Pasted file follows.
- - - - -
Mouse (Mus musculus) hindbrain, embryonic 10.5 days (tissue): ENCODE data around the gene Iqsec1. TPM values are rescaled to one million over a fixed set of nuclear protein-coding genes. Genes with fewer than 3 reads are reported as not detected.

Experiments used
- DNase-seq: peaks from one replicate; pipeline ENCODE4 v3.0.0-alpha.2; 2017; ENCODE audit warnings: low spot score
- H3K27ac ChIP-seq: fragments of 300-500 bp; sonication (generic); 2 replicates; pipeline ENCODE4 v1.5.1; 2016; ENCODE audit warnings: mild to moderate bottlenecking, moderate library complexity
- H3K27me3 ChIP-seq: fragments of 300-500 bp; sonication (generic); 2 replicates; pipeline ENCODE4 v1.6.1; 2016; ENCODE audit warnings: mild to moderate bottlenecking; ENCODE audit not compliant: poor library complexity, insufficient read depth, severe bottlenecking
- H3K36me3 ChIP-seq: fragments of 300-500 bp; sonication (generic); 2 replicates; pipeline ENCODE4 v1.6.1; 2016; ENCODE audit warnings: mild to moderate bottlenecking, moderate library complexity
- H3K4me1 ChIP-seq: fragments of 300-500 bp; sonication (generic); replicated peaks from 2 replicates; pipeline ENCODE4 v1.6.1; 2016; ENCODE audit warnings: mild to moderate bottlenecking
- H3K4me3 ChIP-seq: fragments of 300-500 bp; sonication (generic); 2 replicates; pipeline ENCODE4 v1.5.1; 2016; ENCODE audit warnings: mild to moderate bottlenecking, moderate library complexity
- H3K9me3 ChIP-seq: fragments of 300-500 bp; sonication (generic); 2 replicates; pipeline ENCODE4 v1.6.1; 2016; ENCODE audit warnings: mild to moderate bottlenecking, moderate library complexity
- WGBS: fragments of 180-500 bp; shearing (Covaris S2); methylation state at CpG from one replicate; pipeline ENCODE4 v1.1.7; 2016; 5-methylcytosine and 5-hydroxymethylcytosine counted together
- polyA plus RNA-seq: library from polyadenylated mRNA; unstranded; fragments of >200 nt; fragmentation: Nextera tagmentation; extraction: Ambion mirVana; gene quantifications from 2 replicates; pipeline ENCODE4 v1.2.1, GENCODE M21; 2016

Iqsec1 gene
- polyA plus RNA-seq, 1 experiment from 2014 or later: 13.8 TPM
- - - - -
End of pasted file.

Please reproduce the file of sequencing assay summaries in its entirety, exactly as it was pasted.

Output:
Mouse (Mus musculus) hindbrain, embryonic 10.5 days (tissue): ENCODE data around the gene Iqsec1. TPM values are rescaled to one million over a fixed set of nuclear protein-coding genes. Genes with fewer than 3 reads are reported as not detected.

Experiments used
- DNase-seq: peaks from one replicate; pipeline ENCODE4 v3.0.0-alpha.2; 2017; ENCODE audit warnings: low spot score
- H3K27ac ChIP-seq: fragments of 300-500 bp; sonication (generic); 2 replicates; pipeline ENCODE4 v1.5.1; 2016; ENCODE audit warnings: mild to moderate bottlenecking, moderate library complexity
- H3K27me3 ChIP-seq: fragments of 300-500 bp; sonication (generic); 2 replicates; pipeline ENCODE4 v1.6.1; 2016; ENCODE audit warnings: mild to moderate bottlenecking; ENCODE audit not compliant: poor library complexity, insufficient read depth, severe bottlenecking
- H3K36me3 ChIP-seq: fragments of 300-500 bp; sonication (generic); 2 replicates; pipeline ENCODE4 v1.6.1; 2016; ENCODE audit warnings: mild to moderate bottlenecking, moderate library complexity
- H3K4me1 ChIP-seq: fragments of 300-500 bp; sonication (generic); replicated peaks from 2 replicates; pipeline ENCODE4 v1.6.1; 2016; ENCODE audit warnings: mild to moderate bottlenecking
- H3K4me3 ChIP-seq: fragments of 300-500 bp; sonication (generic); 2 replicates; pipeline ENCODE4 v1.5.1; 2016; ENCODE audit warnings: mild to moderate bottlenecking, moderate library complexity
- H3K9me3 ChIP-seq: fragments of 300-500 bp; sonication (generic); 2 replicates; pipeline ENCODE4 v1.6.1; 2016; ENCODE audit warnings: mild to moderate bottlenecking, moderate library complexity
- WGBS: fragments of 180-500 bp; shearing (Covaris S2); methylation state at CpG from one replicate; pipeline ENCODE4 v1.1.7; 2016; 5-methylcytosine and 5-hydroxymethylcytosine counted together
- polyA plus RNA-seq: library from polyadenylated mRNA; unstranded; fragments of >200 nt; fragmentation: Nextera tagmentation; extraction: Ambion mirVana; gene quantifications from 2 replicates; pipeline ENCODE4 v1.2.1, GENCODE M21; 2016

Iqsec1 gene
- polyA plus RNA-seq, 1 experiment from 2014 or later: 13.8 TPM